From Tragedy Springs Hope

Muslims Making a Difference: I | II | III | IV | V | VI | VIIVIII | IX | X | XI XII

WALI logo(big) Transparent (1)On a normal day in Houston, a mother and her son drove up to the local masjid for what seemed to be a typical visit. As they always do, they entered through separate entrances for men and women. As time passed by and the son did not reappear, the mother grew more and more anxious. She decided to get up and search for her son on her own, but could not find him. She returned to the sisters’ side crying, frightened and unaware of what to do. Some concerned sisters in the masullah came to her and asked her why she was shedding such painful tears. The mother then exposed the reality of the situation: she did not get along well with her daughter-in-law and as a result, her son had abandoned her at the masjid, hoping to never see her again. A sister in the masjid could not help but want to offer her aid, despite lacking money herself. The sister accepted the mother into her home and struggled to keep her comfortable.  Unfortunately, it came to a point where she could no longer do it. Alhumdulillah (praise be to Allah) that is when the community stepped in and ideas began to brew in the mind of the youth. From this event and other similar events came inspiration for our newest organization in Houston: The WALI Foundation.

WALI stands for “Women’s Assistance and Learning Initiative” but their acronym and shield logo speaks volumes beyond the obvious. The word ولي (wali) means caretaker; in this context the word refers to a guardian that is appointed to take care of a woman. Islamically, a woman has been appointed a guardian to watch over her and to be her shield whenever she is need of protection. But what about those people who don’t have that shield or have been neglected by their shields? In Houston, that’s where the WALI foundation comes in.

Cofounders Mariam Hussain and Mohammed Obaid Shariff have a vision of dignified assistance. Serving as a hub to the services that are scattered around the community, WALI is on a mission to empower Muslim women who have been victims of domestic abuse, abandonment or who were divorced or widowed. The organization assists and educates them by providing access to free temporary housing, healthcare, legal services, support services, educational programs, job search assistance, marriage services and more, until they are self-sufficient – all while still maintaining their honor and reputation. Since Shariff has three sisters himself, he knows the importance of helping a Muslim sister while protecting  her honor and dignity. Instead of simply working on making sure his sisters were taken care of, he went ahead to make sure any sisters in Houston that need the help are also under care, just as we were taught by our Prophet ﷺ : “None of you truly believes until he loves for his brother what he loves for himself.”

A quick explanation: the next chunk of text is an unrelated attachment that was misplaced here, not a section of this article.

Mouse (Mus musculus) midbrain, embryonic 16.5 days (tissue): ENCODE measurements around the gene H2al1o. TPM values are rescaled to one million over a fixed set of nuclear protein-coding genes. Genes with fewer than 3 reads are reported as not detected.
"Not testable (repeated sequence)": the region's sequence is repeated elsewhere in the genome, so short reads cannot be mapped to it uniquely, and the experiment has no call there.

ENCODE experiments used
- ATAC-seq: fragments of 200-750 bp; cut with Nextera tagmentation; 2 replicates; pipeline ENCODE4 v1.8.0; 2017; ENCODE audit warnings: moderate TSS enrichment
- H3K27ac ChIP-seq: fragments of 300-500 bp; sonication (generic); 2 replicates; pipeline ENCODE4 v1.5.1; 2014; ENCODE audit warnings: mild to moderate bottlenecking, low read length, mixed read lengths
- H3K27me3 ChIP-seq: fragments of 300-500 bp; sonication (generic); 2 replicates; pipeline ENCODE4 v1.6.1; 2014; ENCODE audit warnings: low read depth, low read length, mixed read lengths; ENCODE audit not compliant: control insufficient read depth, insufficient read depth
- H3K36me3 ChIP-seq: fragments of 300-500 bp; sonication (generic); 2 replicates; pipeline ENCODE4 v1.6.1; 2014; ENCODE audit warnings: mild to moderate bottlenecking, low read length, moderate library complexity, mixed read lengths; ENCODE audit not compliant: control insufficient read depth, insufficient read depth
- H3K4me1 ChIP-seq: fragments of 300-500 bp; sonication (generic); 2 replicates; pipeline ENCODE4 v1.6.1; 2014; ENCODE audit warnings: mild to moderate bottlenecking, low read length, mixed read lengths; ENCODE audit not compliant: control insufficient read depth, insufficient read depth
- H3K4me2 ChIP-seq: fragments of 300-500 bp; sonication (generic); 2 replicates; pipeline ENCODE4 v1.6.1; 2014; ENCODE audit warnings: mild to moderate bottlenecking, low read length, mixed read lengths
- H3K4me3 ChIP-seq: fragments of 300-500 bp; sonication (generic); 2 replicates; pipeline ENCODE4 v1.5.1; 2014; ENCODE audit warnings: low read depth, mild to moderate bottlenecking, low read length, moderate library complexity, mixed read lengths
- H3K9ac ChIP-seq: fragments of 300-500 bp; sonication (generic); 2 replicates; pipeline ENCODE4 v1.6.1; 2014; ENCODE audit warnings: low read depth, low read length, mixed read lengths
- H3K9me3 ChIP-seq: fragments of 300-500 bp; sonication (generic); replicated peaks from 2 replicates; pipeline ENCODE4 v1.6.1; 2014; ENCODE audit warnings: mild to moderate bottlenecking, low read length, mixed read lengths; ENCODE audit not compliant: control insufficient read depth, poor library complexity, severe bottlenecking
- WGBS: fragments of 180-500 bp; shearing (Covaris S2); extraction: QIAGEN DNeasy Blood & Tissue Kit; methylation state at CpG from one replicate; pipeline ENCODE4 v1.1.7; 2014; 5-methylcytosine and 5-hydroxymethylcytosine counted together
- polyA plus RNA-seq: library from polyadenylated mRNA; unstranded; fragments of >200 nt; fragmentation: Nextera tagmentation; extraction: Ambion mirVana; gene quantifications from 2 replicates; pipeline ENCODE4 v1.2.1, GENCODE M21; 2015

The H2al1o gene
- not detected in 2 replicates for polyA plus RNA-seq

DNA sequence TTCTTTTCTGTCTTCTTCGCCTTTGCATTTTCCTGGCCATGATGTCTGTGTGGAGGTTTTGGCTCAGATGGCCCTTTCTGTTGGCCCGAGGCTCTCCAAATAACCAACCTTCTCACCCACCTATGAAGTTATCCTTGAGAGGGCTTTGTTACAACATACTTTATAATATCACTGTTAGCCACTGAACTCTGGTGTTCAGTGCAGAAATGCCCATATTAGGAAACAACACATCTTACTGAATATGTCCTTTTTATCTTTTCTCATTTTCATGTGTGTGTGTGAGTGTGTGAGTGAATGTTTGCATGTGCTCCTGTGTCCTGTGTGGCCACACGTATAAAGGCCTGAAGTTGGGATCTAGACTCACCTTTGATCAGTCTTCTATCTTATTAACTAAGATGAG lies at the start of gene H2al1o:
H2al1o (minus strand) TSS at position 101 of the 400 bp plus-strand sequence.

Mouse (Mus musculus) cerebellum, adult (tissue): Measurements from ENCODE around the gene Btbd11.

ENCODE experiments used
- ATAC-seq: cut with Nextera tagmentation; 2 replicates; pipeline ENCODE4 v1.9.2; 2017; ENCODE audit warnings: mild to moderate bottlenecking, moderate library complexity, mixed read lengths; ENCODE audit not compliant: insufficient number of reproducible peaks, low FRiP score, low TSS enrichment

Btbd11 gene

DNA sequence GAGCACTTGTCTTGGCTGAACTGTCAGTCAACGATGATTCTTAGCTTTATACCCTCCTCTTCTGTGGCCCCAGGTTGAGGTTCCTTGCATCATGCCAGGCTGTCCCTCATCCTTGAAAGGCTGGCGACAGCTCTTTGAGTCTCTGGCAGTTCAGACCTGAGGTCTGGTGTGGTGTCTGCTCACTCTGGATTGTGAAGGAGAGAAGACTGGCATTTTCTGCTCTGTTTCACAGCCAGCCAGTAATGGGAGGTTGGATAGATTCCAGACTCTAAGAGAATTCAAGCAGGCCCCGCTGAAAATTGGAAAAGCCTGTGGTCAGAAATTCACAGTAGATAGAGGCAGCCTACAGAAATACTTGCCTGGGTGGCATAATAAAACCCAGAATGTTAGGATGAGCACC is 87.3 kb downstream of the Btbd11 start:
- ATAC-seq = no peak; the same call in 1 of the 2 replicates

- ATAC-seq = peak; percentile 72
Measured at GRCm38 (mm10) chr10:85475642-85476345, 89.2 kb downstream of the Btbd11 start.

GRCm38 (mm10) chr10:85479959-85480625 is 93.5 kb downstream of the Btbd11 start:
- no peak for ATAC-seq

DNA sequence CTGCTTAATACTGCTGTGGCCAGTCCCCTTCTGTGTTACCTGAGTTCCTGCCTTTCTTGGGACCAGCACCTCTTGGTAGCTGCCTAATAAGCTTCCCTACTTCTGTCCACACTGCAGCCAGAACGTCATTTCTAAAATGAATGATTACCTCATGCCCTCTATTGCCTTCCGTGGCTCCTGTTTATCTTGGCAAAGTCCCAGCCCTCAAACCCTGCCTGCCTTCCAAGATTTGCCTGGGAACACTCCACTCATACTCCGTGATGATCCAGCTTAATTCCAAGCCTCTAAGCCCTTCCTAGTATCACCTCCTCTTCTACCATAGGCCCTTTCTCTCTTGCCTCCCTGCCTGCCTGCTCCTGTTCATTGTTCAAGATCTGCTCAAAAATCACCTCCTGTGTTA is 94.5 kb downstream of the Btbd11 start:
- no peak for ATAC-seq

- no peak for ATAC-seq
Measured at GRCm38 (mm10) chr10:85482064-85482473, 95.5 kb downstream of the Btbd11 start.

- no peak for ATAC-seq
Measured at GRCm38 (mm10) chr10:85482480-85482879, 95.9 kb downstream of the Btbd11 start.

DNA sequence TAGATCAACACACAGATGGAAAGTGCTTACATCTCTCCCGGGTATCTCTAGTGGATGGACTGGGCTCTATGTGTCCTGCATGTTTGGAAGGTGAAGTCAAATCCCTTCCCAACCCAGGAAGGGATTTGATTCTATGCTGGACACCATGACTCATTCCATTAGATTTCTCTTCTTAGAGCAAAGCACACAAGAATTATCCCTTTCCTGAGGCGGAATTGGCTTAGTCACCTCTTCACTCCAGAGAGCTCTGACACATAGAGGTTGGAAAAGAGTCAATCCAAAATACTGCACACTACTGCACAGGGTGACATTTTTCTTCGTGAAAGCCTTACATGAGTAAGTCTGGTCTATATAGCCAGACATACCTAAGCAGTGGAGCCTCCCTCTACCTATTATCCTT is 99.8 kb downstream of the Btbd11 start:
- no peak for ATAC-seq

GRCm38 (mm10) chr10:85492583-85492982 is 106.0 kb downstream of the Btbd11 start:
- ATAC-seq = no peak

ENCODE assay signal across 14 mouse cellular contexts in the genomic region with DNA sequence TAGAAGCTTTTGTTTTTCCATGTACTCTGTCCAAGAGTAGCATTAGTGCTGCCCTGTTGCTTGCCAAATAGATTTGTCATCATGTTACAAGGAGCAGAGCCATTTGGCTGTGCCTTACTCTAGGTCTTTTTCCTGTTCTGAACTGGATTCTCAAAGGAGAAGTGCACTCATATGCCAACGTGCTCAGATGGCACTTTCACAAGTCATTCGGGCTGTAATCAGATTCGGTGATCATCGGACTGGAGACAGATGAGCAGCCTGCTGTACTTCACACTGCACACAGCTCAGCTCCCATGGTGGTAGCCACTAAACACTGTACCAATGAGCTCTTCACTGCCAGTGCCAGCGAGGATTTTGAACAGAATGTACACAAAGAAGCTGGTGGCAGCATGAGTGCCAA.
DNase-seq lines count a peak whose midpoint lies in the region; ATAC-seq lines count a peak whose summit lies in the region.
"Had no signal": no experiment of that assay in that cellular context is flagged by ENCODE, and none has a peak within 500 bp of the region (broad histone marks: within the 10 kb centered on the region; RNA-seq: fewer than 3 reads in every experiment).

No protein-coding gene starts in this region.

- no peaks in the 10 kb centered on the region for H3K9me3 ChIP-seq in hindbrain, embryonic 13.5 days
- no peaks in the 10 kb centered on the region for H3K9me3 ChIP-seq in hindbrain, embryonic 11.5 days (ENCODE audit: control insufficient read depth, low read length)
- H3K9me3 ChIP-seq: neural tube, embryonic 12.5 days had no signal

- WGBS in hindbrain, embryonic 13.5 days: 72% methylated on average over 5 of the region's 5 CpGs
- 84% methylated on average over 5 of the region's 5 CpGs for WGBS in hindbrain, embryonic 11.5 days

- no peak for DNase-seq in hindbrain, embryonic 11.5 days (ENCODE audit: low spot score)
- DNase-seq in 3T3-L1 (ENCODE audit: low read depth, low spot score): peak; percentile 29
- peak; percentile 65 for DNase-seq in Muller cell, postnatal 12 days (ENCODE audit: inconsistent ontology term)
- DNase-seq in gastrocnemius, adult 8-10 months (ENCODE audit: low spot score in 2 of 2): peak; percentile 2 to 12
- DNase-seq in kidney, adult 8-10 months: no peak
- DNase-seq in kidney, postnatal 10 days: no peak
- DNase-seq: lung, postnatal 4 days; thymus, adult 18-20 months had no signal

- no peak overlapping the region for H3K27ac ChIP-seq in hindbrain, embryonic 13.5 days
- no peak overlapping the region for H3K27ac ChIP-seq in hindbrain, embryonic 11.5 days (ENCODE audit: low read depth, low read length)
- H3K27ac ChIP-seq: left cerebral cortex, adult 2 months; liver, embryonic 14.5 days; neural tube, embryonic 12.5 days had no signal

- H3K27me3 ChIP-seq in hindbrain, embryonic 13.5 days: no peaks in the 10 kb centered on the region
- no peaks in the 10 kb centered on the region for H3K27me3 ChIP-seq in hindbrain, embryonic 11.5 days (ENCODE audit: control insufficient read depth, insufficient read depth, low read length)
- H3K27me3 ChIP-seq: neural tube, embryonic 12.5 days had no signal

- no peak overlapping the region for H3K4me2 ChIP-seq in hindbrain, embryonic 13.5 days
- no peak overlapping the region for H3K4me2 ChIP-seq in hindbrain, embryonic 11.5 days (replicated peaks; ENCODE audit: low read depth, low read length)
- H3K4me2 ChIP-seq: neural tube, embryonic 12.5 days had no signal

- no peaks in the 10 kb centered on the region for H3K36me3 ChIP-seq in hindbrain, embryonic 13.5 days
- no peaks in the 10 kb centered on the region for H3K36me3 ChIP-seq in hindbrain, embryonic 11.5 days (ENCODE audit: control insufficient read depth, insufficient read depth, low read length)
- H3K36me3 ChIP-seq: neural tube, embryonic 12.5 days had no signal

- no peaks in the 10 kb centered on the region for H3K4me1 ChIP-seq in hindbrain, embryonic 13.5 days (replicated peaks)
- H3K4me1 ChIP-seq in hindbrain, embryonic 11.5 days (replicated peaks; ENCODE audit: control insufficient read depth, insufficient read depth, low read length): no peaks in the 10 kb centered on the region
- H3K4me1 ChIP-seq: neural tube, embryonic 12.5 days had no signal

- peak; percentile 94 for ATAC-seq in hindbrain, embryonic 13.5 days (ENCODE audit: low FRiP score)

Initially there was some criticism, as members of the community were certain that there was no need for such an organization – all the help needed was already available. “We’re not recreating the wheel” Shariff said with certainty. “We are using the resources that are available and are serving as a ‘go to’ point for these women.” Rather than having a woman go and search for the different solutions to her problems while making the entire community aware of her situation, WALI will take care of getting in touch with the people who will get the job done right.

Although it is still a work in progress, WALI already has a base set with healthcare opportunities, financial advising, and counseling. For those sad situations in life when a woman has been deprived of a sufficient guardian, finally there is an organization to be the wali they lack.

About the author

Reehab (Ramadan) Aref

Reehab (Ramadan) Aref

Reehab (Ramadan) Aref grew up in a small Texas city and was unexpectedly uprooted to Cairo, Egypt. The shift of countries precipitated a shift in her outlook on life; this, with her enriching experience in community activism—specifically social service, youth work, and Qur’anic Studies—provides for a rather enlightened perspective. She is currently pursuing an M.A. in Counseling Psychology. Thankfully, her main outlet and therapeutic tool is to write, write, write! She keeps her own blog, contributes regularly to various publications, and – most importantly – you’ll find her entries on this site.


  • What a beautiful initiative, i pray to Allah that it expands and it gets picked up in other communities. Ameen.

  • This is a really amazing and inspiring intiative masha’Allah. I hope similar organizations crop up all over the country to help our Muslimahs, insha’Allah. Just a question: how did the organization afford to offer free temporary housing a free health care? Was it just through a lot of fundraising that WALI was able to offer those services in particular?

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